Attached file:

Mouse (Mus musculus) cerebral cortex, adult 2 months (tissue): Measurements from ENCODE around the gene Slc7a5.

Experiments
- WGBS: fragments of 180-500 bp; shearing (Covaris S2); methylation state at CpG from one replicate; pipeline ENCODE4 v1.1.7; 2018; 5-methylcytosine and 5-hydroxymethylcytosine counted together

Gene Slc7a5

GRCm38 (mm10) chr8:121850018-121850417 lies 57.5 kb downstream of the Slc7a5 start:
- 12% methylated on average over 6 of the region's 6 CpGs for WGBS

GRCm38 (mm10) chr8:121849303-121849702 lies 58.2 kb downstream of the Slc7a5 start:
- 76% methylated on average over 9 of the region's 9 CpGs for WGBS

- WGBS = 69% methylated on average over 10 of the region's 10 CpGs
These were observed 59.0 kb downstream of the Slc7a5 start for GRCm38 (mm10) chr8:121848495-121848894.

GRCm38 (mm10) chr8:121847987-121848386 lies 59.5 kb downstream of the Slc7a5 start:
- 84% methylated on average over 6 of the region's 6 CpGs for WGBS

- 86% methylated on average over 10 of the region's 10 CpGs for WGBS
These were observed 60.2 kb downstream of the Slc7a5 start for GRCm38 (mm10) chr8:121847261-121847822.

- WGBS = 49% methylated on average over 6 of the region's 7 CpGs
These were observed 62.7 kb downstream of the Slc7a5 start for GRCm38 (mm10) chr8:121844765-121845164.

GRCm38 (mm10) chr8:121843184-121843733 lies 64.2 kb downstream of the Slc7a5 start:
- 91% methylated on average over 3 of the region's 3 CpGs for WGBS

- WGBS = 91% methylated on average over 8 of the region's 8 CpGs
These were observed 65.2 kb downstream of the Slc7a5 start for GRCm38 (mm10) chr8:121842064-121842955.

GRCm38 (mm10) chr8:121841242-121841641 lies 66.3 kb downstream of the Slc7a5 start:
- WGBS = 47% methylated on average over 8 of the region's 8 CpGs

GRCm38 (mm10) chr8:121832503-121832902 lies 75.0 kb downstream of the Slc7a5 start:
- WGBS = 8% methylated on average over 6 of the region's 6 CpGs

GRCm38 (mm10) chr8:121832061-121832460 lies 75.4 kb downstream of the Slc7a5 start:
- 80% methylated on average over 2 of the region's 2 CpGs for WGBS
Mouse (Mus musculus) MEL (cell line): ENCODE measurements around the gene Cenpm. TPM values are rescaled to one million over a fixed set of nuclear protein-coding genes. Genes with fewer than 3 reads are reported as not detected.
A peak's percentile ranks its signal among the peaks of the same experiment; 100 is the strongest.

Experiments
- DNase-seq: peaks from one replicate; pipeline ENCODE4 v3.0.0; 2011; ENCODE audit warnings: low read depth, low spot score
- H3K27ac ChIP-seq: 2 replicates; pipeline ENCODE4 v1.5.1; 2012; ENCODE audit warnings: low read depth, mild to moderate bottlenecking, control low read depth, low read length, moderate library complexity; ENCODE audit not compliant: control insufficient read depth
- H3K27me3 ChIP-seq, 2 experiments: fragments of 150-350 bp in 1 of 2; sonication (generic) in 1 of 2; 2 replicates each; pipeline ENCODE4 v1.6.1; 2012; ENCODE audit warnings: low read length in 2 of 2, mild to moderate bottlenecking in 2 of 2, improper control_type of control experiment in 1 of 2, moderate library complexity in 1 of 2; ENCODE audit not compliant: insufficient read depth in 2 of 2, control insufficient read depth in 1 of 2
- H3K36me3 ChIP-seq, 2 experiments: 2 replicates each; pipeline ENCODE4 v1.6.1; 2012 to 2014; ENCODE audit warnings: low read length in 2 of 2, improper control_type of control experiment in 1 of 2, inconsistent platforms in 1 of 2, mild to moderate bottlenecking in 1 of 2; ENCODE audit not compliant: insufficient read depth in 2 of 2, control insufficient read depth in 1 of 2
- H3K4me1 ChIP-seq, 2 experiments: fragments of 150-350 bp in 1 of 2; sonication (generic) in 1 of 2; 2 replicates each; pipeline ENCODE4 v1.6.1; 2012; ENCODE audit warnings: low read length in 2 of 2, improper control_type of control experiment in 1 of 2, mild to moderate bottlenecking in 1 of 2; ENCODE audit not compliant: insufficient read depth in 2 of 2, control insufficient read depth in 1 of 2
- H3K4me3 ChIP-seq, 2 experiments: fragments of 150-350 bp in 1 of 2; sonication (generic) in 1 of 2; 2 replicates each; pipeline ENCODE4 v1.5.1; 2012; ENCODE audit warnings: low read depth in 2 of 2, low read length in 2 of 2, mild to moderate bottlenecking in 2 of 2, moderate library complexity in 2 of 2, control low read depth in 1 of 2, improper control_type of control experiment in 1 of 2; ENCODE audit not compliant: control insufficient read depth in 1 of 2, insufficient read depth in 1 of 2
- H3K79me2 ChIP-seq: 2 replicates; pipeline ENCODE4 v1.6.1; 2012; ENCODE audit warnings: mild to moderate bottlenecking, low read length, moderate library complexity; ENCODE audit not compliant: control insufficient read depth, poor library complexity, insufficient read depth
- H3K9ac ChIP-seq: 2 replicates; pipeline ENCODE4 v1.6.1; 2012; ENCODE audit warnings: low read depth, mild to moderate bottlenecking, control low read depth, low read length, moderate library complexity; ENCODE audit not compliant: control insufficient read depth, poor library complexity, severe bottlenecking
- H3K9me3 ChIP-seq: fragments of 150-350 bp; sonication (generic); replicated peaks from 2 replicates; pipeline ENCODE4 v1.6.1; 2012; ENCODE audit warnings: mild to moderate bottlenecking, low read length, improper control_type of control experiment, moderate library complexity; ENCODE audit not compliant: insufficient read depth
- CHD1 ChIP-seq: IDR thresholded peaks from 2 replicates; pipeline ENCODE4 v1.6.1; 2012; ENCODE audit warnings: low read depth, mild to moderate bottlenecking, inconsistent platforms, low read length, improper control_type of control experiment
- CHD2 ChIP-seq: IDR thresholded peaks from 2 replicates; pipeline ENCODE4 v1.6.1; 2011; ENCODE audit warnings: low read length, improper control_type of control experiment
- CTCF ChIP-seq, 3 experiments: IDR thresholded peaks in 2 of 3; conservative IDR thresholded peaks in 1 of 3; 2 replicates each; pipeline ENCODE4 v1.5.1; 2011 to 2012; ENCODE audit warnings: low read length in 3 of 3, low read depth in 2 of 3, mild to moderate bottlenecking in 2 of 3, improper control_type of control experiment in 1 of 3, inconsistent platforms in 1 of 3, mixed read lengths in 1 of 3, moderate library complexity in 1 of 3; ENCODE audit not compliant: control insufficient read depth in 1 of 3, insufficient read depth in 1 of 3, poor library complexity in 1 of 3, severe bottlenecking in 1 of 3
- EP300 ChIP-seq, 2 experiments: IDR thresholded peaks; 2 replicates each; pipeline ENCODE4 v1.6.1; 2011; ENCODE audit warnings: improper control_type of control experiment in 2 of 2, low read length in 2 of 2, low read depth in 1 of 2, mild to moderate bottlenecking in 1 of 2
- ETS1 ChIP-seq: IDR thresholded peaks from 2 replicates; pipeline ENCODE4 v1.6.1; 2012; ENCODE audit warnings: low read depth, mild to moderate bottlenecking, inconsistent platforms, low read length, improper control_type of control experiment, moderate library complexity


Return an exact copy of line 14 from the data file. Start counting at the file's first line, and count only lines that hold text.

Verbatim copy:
These were observed 60.2 kb downstream of the Slc7a5 start for GRCm38 (mm10) chr8:121847261-121847822.